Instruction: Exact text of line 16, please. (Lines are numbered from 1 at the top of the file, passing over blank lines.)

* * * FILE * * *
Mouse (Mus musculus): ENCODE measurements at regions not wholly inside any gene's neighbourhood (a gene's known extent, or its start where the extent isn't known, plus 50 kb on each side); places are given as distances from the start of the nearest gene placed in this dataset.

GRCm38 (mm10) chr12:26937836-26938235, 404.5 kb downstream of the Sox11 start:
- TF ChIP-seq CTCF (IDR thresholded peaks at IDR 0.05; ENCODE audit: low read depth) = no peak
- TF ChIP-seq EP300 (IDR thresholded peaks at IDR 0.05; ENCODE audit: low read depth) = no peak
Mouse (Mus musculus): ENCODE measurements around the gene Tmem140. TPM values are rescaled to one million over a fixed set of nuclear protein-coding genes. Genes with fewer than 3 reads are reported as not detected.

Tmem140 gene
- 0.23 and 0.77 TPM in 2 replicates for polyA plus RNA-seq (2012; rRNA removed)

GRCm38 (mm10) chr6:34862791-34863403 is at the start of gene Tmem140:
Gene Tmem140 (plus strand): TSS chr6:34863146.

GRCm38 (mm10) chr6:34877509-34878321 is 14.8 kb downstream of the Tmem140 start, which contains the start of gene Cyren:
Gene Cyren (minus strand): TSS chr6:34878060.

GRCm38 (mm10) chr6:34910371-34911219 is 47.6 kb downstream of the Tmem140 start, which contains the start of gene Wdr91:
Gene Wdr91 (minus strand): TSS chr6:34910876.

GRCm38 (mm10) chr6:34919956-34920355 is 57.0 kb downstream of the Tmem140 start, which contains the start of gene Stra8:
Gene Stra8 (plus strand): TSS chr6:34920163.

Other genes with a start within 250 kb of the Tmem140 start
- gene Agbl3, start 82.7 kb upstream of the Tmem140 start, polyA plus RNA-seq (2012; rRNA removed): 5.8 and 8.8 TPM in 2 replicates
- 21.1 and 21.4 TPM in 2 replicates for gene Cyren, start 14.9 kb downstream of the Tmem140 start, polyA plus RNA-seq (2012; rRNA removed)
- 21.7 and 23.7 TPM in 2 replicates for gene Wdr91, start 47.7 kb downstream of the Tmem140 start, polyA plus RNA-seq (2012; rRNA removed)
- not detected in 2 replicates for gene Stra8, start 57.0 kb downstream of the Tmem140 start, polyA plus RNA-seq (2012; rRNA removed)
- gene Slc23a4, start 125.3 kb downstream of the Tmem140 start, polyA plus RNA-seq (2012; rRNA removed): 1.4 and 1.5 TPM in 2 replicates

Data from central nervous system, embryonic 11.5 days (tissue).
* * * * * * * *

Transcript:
Other genes with a start within 250 kb of the Tmem140 start